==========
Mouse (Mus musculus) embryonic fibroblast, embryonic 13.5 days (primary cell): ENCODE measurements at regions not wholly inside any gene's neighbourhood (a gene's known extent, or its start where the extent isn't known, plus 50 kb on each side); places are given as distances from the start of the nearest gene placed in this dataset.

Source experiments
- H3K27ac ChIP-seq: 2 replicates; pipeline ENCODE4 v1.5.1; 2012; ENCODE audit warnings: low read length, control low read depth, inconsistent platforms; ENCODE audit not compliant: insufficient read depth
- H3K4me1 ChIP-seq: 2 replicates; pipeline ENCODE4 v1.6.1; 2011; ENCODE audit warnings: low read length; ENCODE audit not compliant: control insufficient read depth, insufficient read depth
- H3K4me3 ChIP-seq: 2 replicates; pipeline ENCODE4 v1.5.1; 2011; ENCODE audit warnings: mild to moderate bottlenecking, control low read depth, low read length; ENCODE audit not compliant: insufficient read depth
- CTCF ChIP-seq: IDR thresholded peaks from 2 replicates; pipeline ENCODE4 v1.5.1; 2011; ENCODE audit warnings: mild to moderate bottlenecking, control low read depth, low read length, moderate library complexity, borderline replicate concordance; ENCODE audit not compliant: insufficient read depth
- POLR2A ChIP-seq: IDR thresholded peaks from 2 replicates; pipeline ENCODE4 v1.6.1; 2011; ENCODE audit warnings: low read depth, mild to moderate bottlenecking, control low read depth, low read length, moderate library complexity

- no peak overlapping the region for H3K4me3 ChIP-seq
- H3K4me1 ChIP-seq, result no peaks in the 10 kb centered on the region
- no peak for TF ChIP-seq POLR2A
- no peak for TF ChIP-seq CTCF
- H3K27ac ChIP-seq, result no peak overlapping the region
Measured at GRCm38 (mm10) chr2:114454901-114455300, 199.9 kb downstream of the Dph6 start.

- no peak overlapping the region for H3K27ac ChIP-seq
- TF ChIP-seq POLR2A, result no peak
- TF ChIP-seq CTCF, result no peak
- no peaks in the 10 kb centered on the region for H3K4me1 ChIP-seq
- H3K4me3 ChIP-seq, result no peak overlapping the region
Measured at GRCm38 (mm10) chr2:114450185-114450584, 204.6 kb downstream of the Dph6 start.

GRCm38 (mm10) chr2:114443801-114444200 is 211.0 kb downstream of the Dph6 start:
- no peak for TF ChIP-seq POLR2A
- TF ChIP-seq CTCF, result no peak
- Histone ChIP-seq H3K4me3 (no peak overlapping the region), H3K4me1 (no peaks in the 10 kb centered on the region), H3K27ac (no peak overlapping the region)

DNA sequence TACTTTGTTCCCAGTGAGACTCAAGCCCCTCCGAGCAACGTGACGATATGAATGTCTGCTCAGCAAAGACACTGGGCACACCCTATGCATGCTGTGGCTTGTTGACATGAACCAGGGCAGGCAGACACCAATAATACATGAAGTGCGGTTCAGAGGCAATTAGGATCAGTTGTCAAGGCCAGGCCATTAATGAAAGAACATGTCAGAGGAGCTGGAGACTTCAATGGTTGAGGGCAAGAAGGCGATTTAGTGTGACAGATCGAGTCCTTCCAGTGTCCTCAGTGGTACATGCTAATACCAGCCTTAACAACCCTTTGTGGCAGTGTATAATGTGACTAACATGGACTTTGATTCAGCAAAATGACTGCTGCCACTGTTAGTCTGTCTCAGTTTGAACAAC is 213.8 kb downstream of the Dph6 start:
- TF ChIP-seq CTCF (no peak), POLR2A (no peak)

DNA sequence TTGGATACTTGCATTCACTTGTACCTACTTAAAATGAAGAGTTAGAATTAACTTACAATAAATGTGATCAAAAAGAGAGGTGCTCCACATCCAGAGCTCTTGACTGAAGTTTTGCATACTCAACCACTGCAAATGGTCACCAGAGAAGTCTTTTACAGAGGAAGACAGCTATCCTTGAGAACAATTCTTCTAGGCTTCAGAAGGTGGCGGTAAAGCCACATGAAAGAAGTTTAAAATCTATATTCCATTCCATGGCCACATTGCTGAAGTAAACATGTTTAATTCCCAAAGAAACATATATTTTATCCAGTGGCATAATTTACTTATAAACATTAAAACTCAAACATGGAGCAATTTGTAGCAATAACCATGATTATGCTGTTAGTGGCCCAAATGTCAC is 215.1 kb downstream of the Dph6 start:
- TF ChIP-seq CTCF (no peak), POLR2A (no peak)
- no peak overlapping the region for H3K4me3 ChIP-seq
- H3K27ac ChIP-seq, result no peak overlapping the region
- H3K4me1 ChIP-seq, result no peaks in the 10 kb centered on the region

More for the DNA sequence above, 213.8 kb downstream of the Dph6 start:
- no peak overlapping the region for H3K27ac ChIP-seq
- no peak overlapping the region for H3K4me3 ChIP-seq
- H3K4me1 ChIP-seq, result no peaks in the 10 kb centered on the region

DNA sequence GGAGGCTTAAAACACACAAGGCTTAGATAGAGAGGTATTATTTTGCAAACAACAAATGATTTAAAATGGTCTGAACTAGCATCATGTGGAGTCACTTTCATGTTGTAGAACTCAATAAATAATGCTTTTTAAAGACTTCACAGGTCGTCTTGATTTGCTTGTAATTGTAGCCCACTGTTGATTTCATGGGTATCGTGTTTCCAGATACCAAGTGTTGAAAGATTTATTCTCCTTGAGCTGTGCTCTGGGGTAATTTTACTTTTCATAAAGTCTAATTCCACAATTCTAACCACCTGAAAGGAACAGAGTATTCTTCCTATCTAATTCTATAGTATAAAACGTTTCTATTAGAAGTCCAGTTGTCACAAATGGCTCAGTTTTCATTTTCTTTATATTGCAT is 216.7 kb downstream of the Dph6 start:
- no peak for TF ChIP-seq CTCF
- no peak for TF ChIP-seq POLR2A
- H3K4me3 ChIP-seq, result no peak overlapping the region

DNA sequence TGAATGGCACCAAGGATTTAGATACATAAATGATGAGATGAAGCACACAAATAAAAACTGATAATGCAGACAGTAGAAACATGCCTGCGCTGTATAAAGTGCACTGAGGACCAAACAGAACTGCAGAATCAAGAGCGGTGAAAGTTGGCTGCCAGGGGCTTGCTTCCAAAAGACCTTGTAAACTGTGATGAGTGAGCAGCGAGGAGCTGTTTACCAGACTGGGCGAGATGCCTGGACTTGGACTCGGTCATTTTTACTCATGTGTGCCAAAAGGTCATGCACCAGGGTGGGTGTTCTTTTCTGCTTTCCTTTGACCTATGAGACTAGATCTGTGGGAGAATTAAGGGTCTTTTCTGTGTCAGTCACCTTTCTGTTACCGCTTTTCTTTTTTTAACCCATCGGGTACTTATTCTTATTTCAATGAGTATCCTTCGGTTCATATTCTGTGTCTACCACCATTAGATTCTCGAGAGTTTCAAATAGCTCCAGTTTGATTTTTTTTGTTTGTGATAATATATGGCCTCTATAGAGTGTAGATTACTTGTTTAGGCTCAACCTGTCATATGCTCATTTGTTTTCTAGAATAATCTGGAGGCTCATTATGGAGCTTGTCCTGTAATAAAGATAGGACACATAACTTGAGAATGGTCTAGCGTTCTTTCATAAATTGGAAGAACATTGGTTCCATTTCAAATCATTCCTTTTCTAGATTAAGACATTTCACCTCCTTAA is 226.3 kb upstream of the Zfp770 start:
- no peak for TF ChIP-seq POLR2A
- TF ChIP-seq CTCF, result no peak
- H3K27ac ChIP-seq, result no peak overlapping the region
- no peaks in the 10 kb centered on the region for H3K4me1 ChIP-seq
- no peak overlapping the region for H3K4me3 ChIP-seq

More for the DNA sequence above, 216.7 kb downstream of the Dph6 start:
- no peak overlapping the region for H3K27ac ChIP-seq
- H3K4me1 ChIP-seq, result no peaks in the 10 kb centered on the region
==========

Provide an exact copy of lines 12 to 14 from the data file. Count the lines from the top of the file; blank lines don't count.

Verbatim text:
- H3K27ac ChIP-seq, result no peak overlapping the region
Measured at GRCm38 (mm10) chr2:114454901-114455300, 199.9 kb downstream of the Dph6 start.

- no peak overlapping the region for H3K27ac ChIP-seq